United States District Court, S.D. Texas, Corpus Christi Division
MEMORANDUM OPINION & ORDER
D. RAINEY SENIOR U.S. DISTRICT JUDGE
Salvador Barajas, Jr., filed a motion to vacate, set aside,
or correct sentence pursuant to 28 U.S.C. § 2255 and
memorandum in support (D.E. 32, 33), to which the United
States of America (the “Government”) responded
February 1, 2017, Movant entered the inspection lane of the
U.S. Border Patrol checkpoint near Falfurrias, Texas. After a
trained drug detection dog alerted to Movant's vehicle,
agents asked him for permission to search for drugs. Movant
consented to the search of his truck and pulled into the
secondary inspection area. The search uncovered 32 bundles of
methamphetamine inside the gas tank of Movant's truck.
Movant was arrested and charged with possession with intent
to distribute more than 500 grams (approximately 31.6
kilograms) of a mixture containing methamphetamine, in
violation of 21 U.S.C. §§ 841(a)(1) and
appeared before the Court on April 17, 2017, and entered a
plea of guilty without a written plea agreement. The Court
accepted Movant's plea and ordered the Probation Office
to prepare a Presentence Investigation Report (PSR, D.E. 12).
The PSR assigned Movant a base offense level of 38 based on
30.43 kilograms of 97% pure methamphetamine. After a
three-level adjustment for acceptance of responsibility, the
resulting advisory guideline range for Level 35, Criminal
History Category III, was 210-262 months. Defense counsel
filed written objections to the PSR, arguing for a two-level
reduction under U.S.S.G. § 3B1.2(b) and a four-level
reduction under U.S.S.G. § 2D1.1(a)(5), based on
Movant's minor role in the offense.
sentencing, defense counsel argued for a minor role
adjustment and for the mandatory minimum sentence of 120
months because Movant was a family man, he had tried to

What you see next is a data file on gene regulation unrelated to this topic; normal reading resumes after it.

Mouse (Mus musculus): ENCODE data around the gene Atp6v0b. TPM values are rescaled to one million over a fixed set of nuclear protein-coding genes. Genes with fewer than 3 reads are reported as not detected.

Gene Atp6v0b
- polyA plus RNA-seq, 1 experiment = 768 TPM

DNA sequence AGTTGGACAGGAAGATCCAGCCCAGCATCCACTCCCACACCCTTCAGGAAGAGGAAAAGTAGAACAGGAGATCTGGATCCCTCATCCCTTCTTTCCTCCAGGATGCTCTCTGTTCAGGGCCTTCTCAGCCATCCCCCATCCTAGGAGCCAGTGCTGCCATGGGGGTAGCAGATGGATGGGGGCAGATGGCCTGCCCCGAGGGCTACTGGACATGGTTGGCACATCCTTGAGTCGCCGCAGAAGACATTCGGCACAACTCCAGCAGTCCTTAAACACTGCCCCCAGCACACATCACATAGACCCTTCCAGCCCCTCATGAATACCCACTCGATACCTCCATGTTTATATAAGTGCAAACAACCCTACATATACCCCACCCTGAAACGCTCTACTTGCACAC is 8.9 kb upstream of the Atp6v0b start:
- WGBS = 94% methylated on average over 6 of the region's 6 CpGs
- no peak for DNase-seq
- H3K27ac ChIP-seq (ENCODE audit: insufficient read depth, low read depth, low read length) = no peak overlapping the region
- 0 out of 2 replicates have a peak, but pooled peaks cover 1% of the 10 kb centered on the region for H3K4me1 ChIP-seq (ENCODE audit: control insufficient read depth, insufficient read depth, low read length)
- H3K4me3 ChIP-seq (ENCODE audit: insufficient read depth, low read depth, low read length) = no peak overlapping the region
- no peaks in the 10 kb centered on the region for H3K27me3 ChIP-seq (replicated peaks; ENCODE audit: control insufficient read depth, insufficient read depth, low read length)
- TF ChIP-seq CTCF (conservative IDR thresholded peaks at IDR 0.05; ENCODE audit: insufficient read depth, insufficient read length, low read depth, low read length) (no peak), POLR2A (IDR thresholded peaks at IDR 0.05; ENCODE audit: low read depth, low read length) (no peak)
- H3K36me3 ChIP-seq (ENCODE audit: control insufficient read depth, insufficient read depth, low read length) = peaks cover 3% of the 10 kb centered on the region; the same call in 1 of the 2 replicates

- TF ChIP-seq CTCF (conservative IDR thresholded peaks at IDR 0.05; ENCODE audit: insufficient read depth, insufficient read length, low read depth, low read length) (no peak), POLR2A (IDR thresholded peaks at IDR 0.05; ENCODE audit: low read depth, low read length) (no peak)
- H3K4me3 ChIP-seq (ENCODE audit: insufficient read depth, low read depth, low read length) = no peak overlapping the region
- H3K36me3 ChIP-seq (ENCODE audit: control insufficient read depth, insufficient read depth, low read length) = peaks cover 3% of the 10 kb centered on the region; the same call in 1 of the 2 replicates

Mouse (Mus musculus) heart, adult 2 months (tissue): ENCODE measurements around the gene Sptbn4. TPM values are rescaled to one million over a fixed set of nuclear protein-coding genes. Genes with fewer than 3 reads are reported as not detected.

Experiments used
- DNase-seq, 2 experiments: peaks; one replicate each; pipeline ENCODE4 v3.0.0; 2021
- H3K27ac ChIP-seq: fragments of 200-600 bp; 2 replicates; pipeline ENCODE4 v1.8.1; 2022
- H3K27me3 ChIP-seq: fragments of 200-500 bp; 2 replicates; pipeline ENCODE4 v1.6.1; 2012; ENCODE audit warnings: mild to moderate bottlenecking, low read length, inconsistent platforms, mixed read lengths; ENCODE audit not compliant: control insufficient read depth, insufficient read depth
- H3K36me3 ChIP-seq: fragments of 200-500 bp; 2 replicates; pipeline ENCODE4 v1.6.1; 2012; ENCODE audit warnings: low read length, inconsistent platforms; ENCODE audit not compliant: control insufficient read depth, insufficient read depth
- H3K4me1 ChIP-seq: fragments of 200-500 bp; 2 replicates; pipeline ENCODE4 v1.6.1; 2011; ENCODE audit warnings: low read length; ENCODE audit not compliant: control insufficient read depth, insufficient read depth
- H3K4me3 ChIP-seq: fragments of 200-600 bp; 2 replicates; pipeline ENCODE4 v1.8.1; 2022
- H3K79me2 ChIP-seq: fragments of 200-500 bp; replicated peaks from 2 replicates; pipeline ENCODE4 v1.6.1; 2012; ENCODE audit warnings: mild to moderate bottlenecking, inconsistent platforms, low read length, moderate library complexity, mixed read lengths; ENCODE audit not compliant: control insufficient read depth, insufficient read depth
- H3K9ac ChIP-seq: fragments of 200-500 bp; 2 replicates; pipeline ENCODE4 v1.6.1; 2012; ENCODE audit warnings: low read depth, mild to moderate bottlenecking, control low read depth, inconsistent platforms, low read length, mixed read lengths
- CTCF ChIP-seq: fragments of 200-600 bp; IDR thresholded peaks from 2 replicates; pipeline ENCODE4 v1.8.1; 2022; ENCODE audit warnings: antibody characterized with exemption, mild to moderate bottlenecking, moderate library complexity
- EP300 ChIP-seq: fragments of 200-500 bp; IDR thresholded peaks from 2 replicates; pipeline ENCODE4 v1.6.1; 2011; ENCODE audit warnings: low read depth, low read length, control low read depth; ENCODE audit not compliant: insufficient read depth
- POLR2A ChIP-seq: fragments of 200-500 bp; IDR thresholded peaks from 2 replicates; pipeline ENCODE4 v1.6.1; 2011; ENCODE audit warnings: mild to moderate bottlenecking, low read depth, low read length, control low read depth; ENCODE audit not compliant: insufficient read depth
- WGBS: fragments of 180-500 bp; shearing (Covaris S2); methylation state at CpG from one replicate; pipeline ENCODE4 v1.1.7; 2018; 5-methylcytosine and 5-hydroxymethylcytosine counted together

cooperate with the Government, and his criminal history
showed that he had a substance abuse problem, not that he was
a violent criminal. The Court found Movant did not qualify
for a minor role adjustment but ultimately varied downward
from the Guidelines and imposed a sentence of 180 months'
imprisonment, to be followed by 5 years' supervised
was entered September 25, 2019. Movant appealed, claiming the
factual basis for his plea was inadequate because it did not
establish that he knew the type and quantity of the
controlled substance involved in the offense. United
States v. Barajas, 714 Fed. App'x 478, 479 (5th Cir.
2018). The Fifth Circuit affirmed this Court's judgment
after Movant “correctly” conceded that the issue
was foreclosed by United States v. Betancourt, 586
F.3d 303 (5th Cir. 2009). Id. Movant then filed a
petition for a writ certiorari with the United States Supreme
Court. His conviction became final on April 23, 2018, when
the Supreme Court denied certiorari. See Clay v. United
States, 537 U.S. 522, 527 (2003).
filed the current motion under 28 U.S.C. § 2255 on
January 30, 2019. It is timely.
§ 2255 motion raises a plethora of claims:
Trial counsel was constitutionally ineffective for failing to
move to suppress evidence of the methamphetamine before
Movant pled guilty.
Trial counsel was constitutionally ineffective in relation to
Movant's guilty plea because she:
1. Failed to object to an error in the Sentence Data Sheet;
2. Failed to adequately explain the nature of the charge,
that the crime required knowledge or intent, and how the
weight of methamphetamine would impact Movant's sentence;
3. Led Movant to believe he would receive a sentence
“in the neighborhood of 120-months;”
4. Instructed Movant to express understanding and agreement
to the Court's questions when he did not understand or
agree; and 5. Failed to adequately communicate with Movant.
Trial counsel was ineffective in relation to sentencing
because she failed to:
1. Zealously advocate for a lower sentence;
2. Object to overstated and inaccurate criminal ...